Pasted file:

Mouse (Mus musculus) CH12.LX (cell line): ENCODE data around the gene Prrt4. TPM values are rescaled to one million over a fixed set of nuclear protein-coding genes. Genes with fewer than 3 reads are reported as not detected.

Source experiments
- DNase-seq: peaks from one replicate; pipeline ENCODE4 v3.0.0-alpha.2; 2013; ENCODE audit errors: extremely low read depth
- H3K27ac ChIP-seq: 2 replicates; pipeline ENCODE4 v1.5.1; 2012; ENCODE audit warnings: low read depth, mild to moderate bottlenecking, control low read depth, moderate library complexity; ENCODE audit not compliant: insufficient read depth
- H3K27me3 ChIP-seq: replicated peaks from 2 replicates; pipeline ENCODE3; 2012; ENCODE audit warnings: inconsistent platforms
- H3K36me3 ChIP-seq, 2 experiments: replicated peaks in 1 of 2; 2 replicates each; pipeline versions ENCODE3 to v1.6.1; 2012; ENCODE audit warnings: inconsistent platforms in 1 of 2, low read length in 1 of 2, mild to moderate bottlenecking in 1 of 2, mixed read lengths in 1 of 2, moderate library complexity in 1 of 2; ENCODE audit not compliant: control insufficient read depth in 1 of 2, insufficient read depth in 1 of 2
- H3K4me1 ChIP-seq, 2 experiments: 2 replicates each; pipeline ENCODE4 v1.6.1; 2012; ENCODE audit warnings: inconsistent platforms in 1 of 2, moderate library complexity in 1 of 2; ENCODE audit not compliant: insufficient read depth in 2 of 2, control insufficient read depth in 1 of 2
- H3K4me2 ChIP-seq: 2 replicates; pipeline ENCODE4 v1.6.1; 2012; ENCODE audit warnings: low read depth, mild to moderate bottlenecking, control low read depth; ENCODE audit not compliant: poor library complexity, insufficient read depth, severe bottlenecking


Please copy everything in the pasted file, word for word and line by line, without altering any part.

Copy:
Mouse (Mus musculus) CH12.LX (cell line): ENCODE data around the gene Prrt4. TPM values are rescaled to one million over a fixed set of nuclear protein-coding genes. Genes with fewer than 3 reads are reported as not detected.

Source experiments
- DNase-seq: peaks from one replicate; pipeline ENCODE4 v3.0.0-alpha.2; 2013; ENCODE audit errors: extremely low read depth
- H3K27ac ChIP-seq: 2 replicates; pipeline ENCODE4 v1.5.1; 2012; ENCODE audit warnings: low read depth, mild to moderate bottlenecking, control low read depth, moderate library complexity; ENCODE audit not compliant: insufficient read depth
- H3K27me3 ChIP-seq: replicated peaks from 2 replicates; pipeline ENCODE3; 2012; ENCODE audit warnings: inconsistent platforms
- H3K36me3 ChIP-seq, 2 experiments: replicated peaks in 1 of 2; 2 replicates each; pipeline versions ENCODE3 to v1.6.1; 2012; ENCODE audit warnings: inconsistent platforms in 1 of 2, low read length in 1 of 2, mild to moderate bottlenecking in 1 of 2, mixed read lengths in 1 of 2, moderate library complexity in 1 of 2; ENCODE audit not compliant: control insufficient read depth in 1 of 2, insufficient read depth in 1 of 2
- H3K4me1 ChIP-seq, 2 experiments: 2 replicates each; pipeline ENCODE4 v1.6.1; 2012; ENCODE audit warnings: inconsistent platforms in 1 of 2, moderate library complexity in 1 of 2; ENCODE audit not compliant: insufficient read depth in 2 of 2, control insufficient read depth in 1 of 2
- H3K4me2 ChIP-seq: 2 replicates; pipeline ENCODE4 v1.6.1; 2012; ENCODE audit warnings: low read depth, mild to moderate bottlenecking, control low read depth; ENCODE audit not compliant: poor library complexity, insufficient read depth, severe bottlenecking